The region between the Po Valley to the north and the Apennine Mountains to the south has been settled since ancient times due to its fertile soil. The Romans connected the area to the capital with a long, straight road heavily travelled through the Middle Ages by merchants and armies. The rich agricultural produce soon led to the rise of flourishing communities like Parma, famous for its cheese and ham products and today one of Italy's most beautiful cities. Numerous medieval castles and castle ruins can be found along the ancient trade route. The most famous of these is Canossa Castle, where the excommunicated Emperor Henry IV was forced to appear before Pope Gregory VII in 1077 wearing a robe of penance as a symbol of repentance.
Oldest university in the western world with urban flair
Over the centuries, Bologna has acquired many nicknames: “Bologna the learned” (“Bologna la dotta”) is a reference to its famous university; “Bologna the fat” (“Bologna la grassa”) refers to its cuisine; and Bologna the red (“Bologna la rossa”) alludes to the supposed political bias of its citizenry. Bologna is renowned for its culinary tradition and is regarded by some as the food capital of Italy. With nearly 40 kilometers of Portici, the semicircular archways, Bologna has a unique cityscape.
Castle with a memorable history
The strategically situated castle at the edge of the Apennine Mountains was the scene of a memorable encounter between the Emperor and the Pope in 1077, which went down in history as the “Walk to Canossa”. Henry IV. had contracted the anger of Gregory VII. over the so-called investiture controversy, which ended in Henry being anathematized. The emperor had no choice but to cross the Alps in penitential robe and to ask for mercy in front of the castle for a whole, bitterly cold week. Thereupon Gregory had to take him back into the church. Today the castle is a ruin. A small shop serves as a reminder that the place once was the focal point of world history.
Wolves and golden eagles in the mountainous wilderness
This protected area lies along the Apennine ridge in Toscana and Romagna. Its woods are considered among the largest and the best preserved in Italy, and house a rich variety of flora and fauna, such as wolves and golden eagles among predators, and many species of ungulates. The forests and a number of natural habitats of the area are rich in traces left by man during the centuries: by walking in the Park, tourists can see small villages with stone houses, mule tracks, and above all the two charming sanctuaries of Camaldoli and La Verna.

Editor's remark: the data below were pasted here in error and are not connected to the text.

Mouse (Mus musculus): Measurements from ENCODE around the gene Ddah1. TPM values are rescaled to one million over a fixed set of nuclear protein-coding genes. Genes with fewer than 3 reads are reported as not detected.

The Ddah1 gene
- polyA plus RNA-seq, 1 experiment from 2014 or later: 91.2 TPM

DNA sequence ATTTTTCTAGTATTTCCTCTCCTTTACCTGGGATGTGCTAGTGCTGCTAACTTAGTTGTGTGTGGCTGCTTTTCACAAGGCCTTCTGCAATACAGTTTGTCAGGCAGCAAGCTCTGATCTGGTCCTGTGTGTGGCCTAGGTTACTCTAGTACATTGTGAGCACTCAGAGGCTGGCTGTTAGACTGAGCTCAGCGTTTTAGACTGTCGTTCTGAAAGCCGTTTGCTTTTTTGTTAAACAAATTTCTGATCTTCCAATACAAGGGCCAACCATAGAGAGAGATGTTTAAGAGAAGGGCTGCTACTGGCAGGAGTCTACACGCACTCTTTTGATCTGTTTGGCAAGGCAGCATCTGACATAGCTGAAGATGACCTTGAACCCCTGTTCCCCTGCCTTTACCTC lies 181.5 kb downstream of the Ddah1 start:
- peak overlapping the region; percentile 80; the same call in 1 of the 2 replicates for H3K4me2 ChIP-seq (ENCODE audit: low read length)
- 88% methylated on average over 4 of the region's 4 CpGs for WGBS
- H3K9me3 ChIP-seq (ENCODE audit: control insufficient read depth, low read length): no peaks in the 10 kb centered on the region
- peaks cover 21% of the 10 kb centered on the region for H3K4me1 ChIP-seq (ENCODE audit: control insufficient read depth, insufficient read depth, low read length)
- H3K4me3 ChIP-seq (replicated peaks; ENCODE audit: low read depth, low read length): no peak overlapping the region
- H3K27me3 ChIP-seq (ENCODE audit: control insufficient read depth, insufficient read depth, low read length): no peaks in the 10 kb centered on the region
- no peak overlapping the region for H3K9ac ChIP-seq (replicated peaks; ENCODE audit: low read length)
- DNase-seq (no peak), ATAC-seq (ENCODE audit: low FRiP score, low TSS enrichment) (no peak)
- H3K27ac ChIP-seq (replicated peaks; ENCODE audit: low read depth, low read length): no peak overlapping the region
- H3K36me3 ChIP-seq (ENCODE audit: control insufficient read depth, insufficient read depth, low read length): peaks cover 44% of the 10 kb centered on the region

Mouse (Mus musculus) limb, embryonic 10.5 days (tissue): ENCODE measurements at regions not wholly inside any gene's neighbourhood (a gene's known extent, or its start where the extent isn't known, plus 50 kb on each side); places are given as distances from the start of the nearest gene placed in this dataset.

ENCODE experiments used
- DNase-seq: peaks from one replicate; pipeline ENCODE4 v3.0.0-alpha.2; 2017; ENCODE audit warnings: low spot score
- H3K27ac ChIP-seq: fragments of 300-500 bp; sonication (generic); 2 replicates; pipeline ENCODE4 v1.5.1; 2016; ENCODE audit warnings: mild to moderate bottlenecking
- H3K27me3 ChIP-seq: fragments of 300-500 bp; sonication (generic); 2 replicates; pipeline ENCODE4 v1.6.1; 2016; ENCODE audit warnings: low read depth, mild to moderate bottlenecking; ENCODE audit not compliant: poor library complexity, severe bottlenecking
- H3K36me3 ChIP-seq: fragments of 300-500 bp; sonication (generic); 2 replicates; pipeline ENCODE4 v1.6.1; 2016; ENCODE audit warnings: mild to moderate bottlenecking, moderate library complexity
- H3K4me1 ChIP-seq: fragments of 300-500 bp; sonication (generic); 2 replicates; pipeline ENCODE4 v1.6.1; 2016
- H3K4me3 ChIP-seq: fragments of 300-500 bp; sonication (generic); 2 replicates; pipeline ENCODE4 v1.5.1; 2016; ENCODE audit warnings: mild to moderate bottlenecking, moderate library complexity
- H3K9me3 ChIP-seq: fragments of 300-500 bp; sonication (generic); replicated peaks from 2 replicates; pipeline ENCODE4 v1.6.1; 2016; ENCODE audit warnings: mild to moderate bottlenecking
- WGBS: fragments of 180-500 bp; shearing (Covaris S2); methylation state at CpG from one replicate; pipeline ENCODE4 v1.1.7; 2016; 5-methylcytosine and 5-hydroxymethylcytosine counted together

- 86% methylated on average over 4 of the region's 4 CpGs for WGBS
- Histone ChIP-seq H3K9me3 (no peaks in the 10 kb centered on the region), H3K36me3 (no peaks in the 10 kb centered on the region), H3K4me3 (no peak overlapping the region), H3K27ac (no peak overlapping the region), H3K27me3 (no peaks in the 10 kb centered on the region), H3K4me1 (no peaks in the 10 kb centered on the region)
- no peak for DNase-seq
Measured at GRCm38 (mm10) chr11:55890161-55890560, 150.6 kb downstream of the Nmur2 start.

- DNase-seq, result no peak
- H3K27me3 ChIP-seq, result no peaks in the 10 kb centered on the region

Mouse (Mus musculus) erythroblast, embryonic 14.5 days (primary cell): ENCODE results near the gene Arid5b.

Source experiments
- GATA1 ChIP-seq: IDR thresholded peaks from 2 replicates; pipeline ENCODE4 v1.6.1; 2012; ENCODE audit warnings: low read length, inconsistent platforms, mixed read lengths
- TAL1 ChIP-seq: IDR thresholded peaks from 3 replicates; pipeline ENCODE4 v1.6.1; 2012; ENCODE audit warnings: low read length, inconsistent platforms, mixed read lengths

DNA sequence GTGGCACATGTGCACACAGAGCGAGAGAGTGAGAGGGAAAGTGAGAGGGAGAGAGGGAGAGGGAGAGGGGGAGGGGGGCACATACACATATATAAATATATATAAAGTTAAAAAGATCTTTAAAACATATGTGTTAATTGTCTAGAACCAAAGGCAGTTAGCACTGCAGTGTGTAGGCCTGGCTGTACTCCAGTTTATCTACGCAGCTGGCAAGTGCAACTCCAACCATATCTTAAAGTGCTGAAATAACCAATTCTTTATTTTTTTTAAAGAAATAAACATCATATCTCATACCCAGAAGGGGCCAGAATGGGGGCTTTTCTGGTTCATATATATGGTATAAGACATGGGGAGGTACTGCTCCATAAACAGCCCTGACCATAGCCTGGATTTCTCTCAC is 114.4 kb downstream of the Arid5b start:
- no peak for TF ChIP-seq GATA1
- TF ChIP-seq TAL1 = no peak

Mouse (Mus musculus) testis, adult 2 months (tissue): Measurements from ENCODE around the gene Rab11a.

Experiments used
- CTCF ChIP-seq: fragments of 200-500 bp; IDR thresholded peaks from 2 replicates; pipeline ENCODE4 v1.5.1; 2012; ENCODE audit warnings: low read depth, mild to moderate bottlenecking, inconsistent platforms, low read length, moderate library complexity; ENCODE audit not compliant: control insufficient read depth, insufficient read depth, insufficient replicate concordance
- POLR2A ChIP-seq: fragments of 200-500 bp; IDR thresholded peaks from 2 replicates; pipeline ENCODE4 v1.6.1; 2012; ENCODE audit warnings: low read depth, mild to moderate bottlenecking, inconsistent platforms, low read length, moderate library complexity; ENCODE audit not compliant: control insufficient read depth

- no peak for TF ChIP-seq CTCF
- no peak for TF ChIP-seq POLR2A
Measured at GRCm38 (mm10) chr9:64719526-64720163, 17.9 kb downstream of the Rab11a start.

Citta Vecchia with mighty moated castle
In the Middle Ages the city on the north banks of the Po was just as important as Florence, Milan and Venice. The old town has been preserved in its entirety and is enclosed by a nine-kilometer long city wall. The car-free Citta Vecchia surrounding the mighty moated castle is a UNESCO World Heritage Site.
Bird paradise at the estuary of the Po River
Originally, the river Po entered the Adriatic Sea at Venice. The river brought rubble and debris into the lagoon of Venice, threatening to silt up the lagoon. In the 17th century the river was channeled by an artificial riverbed to the south of Ravenna where a new cultural landscape of dikes, dunes and flood beds developed. Today the area is a birds paradise for over 370 different species.
More than Parmesan cheese and Parma Ham
Parmesan cheese and Parma ham have made this city in the Po Valley famous. In fact, Parma has many culinary delights to offer, of which the many trattorias in the old town bear witness. In the center of the city is the 2,000 year old Piazza Garibaldi with the palace for the governor, the octagonal Baptistery of pink sandstone and the Romanesque cathedral. For art historians the fresco in the dome's interior is especially interesting, where Mary’s rising to heaven is depicted with perspectival tricks so that it seems almost three-dimensional from a particular viewing angle.
City of arts and crafts on the River Po
In Roman times the city on the Po River was located on the intersection of two major through roads and has been an important center for trade and crafts. The small but attractive old town is surrounded by a fortress wall. Palazzi dating back to the 16th to 18th centuries line the streets that converge on the Piazza del Cavalli. From this central square, which is dominated by two equestrian statues, a car-free shopping street leads to the Romanesque cathedral.
Roman imperial city in northern Italy
Originally this Roman imperial city in northern Italy was located at the sea. Today the coast lies seven kilometers further east. The port of Porto Corsini can only be accessed by a ten-kilometer canal. Ravenna's heyday was experienced in the 5th and 6th centuries, as the ancient world began to Christianize. Many mosaics have been preserved which embody the spirit of this transitional period very well, for example in the Battistero Neoniano, the Orthodox Church. At the center of the city is the Piazza del Popolo (People's Square) where you can enjoy a delicious cup of cappuccino.